How can "Canada Food Inc.” move an increased exports strategy forward?
In my last article, I focused mostly on all of the events happening globally that will affect our ability to increase our export volumes…things like BREXIT, the U.S. presidential election, and the effects those things will have on global trade agreements like CETA and TPP and even NAFTA that has been in place for many years. I concluded that we will have to wait until those issues get some resolution. Will Britain exit the EU and what will be the results? Who will win the U.S. presidency and what will be the impact on trade? It will take at least six months, and more likely a year, to get to the end results of all of that. But in the meantime, is there still something we can do as “Canada Food Inc.” to move the Increased Exports Strategy forward?
I believe there is at least one thing we should do. We could still go forward with an Export Market Analysis looking at various global regions/countries that are potential export customers. This would need to be done by sector (red meats, grains, horticulture, seafood, beverages, etc.) both at the processed product level and the basic commodity level. Some of this may already have been done either at the Sector Roundtable level or by national sector associations. Having Export Development Canada (EDC) involved in this would likely also be valuable since they do have an agriculture and agri-food sector focus in their organization.
The result of carrying out this type of analysis would be to have a plan for moving forward on export development when all of the “wait and see” issues are resolved.
Activities in other strategies
The Export Market Analysis would certainly contribute to our understanding of what needs to be done in this area, but in the meantime, why don’t we focus on how to improve the food innovation value chain in Canada? That would mean that sector by sector we should form better links and activities between basic researchers (usually at the university level), commercialization centres (such as the 11-member centres of FOODTECH Canada), and product and process development departments of food and beverage companies.
It is the operations of that food innovation value chain that will lead us to being the most innovative sector in the world. A good example of how successful such collaboration can be is the food sector of The Netherlands. They have a fabulous collaborative network that includes Dutch food companies, commercialization specialist organizations, and Wageningen University. They are much larger global exporters than anyone would expect based on the size of their industry.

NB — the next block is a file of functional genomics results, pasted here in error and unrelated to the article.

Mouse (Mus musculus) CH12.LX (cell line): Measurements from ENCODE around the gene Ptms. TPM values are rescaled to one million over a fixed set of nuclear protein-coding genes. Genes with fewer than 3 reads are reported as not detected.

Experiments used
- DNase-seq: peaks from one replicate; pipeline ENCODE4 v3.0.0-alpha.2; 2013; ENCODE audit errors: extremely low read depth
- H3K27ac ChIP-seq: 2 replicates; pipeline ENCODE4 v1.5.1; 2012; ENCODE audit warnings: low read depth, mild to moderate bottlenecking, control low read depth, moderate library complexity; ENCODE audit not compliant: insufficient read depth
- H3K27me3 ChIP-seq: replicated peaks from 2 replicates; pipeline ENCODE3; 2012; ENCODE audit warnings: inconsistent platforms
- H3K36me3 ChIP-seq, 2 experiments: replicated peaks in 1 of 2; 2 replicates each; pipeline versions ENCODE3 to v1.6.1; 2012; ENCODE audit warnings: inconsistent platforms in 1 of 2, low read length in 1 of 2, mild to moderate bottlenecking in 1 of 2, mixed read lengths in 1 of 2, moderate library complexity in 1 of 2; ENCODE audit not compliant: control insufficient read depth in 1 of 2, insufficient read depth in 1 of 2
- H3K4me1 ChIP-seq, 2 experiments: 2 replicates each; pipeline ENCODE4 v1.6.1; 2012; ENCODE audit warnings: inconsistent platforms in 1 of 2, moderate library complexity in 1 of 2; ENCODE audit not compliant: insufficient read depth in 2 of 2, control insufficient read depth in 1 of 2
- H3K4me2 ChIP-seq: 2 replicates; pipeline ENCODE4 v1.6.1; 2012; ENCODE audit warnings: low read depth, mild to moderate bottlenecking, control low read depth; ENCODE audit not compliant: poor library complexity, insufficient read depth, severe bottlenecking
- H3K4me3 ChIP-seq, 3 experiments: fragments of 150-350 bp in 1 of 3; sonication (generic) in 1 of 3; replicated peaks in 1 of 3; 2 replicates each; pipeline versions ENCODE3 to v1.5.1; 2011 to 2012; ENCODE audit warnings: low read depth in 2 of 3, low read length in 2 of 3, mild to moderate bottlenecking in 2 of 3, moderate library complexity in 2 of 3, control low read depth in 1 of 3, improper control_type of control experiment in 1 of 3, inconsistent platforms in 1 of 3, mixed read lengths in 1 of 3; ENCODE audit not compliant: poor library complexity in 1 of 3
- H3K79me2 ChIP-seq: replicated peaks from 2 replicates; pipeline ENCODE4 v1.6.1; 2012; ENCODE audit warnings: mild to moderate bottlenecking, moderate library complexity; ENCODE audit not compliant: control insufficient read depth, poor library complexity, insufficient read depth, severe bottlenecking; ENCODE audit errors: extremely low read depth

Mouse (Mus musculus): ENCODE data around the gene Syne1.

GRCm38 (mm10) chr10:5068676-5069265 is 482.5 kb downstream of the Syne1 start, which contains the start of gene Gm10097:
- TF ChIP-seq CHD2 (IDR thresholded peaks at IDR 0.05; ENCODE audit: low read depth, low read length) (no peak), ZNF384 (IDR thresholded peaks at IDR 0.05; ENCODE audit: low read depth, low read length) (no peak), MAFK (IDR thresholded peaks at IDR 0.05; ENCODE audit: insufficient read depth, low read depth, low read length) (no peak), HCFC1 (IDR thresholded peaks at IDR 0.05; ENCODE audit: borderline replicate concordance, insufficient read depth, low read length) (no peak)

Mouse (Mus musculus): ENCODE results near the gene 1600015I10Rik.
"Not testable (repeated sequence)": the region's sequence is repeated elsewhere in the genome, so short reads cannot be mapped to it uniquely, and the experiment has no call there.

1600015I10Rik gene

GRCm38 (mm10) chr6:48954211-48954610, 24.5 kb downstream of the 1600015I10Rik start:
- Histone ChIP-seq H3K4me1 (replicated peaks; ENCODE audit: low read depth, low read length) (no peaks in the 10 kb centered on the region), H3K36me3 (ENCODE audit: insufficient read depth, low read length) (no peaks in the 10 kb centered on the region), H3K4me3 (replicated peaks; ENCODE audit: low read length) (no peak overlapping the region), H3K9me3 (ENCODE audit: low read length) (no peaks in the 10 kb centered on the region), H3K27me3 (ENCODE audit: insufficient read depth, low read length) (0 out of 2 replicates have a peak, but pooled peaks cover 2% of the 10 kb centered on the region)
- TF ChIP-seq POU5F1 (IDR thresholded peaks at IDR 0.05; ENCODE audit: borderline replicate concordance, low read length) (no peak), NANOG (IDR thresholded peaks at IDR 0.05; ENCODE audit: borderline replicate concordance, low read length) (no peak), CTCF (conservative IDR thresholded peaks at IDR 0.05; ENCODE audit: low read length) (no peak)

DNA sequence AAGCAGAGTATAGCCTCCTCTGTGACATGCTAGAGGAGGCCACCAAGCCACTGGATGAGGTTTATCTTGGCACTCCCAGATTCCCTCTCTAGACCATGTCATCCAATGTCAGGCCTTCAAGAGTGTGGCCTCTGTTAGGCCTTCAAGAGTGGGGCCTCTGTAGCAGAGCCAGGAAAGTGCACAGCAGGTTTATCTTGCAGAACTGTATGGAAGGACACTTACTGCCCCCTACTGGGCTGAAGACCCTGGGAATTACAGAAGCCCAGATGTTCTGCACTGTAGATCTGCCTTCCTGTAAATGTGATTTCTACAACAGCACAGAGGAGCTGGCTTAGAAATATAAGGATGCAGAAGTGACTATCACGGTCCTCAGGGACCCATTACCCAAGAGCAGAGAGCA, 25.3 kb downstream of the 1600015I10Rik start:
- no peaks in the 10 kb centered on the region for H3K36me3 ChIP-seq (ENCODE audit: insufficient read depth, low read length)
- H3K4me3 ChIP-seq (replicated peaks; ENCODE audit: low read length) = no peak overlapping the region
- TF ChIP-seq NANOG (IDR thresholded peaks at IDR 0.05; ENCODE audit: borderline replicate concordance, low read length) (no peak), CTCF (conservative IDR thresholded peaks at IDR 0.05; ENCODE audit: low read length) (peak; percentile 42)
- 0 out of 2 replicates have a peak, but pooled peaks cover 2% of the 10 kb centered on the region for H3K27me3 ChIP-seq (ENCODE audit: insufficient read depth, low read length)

In this area, there are several key efforts we should carry out in the very near term. The first is to utilize the AAFC Sector Roundtables in the manner that I outlined in the past several articles to increase the combined focus on improved competitiveness of the food and beverage sector and the commitment to achieve it. Utilizing the All Chairs Forum in connection with the various sector roundtables would be a good way to make this happen, perhaps with some outside expertise on value chain management principles that does now exist in the sector. This would be oriented to making the entire food sector value chain plus non-food suppliers like packaging and equipment significantly more collaborative.
The second activity that could be done now is to carry out a Benchmark Analysis of how the Canadian industry (sector by sector) compares to other leading food and beverage industries around the world. I’m sure the data to carry out such an analysis exists, probably through some organization such as the UN’s FAO. Again, perhaps some work has already been done by some Canadian government organization such as EDC. Such an analysis would lead to an understanding of what we need to do, again sector by sector, to increase our productivity on a total value chain basis.
Again, as I’ve indicated before, this is a complex focus area in that it includes not just impact on the environment and degree of energy usage, but also such things as corporate social responsibility in areas such as occupational health and safety, ethical treatment of animals, good agricultural practices, as well as food safety and production of healthy, nutritious foods.
To make good progress in this area would require strong collaboration among all levels of the food and beverage value chain and could, perhaps, be done along with the value chain management effort referred to above in the area of productivity improvement. Again, some outside expertise in the areas of sustainability would be highly valuable, and they do exist in the agri-food and marine sectors.
So, the bottom line for me is that while we’re waiting for all of the trade-related issues mentioned above to get sorted out, there is much that we can and should go ahead and carry out in the effort to become more competitive in general. When the trade issues are resolved, we would be in a strong position to increase our exports significantly or, in a worst-case scenario, easily defend our sector from the inflow of exports from other countries.
Let’s do it!
Gary Fread is president of Fread & Associates Ltd., consultants to the food industry. He has spent more than 25 years in management positions in the food processing industry, with a background in sales, logistics, purchasing and technical areas. He has worked with Procter & Gamble, Campbell Soup and Morrison Lamothe, and is the past president and CEO of the Guelph Food Technology Centre. He is active in many food industry associations and organizations, serving on the boards of several. Contact him at [email protected]